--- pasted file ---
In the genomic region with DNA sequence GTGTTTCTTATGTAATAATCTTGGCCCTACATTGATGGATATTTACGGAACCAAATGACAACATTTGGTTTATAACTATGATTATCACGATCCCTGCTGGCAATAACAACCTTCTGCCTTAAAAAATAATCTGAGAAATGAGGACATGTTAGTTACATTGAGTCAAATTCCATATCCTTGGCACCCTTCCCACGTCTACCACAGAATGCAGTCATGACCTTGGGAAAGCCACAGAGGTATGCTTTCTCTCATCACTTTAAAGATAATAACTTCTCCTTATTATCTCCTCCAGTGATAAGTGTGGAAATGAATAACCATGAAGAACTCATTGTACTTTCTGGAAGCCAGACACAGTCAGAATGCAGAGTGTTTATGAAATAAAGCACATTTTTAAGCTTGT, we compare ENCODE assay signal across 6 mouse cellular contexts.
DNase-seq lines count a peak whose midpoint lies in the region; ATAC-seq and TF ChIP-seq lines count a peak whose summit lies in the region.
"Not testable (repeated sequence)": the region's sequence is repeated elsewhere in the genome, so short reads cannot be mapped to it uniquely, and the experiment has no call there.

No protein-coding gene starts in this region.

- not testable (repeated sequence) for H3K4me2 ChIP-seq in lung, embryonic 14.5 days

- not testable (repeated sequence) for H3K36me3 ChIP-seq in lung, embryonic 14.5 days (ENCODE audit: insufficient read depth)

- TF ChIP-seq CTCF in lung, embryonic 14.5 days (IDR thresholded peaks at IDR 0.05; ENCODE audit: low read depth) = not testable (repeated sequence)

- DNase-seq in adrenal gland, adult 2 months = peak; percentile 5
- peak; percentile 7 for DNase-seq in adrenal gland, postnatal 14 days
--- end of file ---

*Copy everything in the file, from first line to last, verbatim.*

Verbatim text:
In the genomic region with DNA sequence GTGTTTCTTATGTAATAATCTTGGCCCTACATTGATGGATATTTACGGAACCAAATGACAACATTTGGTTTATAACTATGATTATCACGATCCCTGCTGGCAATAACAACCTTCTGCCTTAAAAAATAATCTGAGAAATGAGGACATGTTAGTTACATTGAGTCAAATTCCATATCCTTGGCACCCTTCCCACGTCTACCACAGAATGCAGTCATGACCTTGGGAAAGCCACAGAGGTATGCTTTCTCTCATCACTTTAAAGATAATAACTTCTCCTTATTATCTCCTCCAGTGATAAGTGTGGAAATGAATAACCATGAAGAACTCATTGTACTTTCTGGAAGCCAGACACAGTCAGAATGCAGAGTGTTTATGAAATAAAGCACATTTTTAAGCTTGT, we compare ENCODE assay signal across 6 mouse cellular contexts.
DNase-seq lines count a peak whose midpoint lies in the region; ATAC-seq and TF ChIP-seq lines count a peak whose summit lies in the region.
"Not testable (repeated sequence)": the region's sequence is repeated elsewhere in the genome, so short reads cannot be mapped to it uniquely, and the experiment has no call there.

No protein-coding gene starts in this region.

- not testable (repeated sequence) for H3K4me2 ChIP-seq in lung, embryonic 14.5 days

- not testable (repeated sequence) for H3K36me3 ChIP-seq in lung, embryonic 14.5 days (ENCODE audit: insufficient read depth)

- TF ChIP-seq CTCF in lung, embryonic 14.5 days (IDR thresholded peaks at IDR 0.05; ENCODE audit: low read depth) = not testable (repeated sequence)

- DNase-seq in adrenal gland, adult 2 months = peak; percentile 5
- peak; percentile 7 for DNase-seq in adrenal gland, postnatal 14 days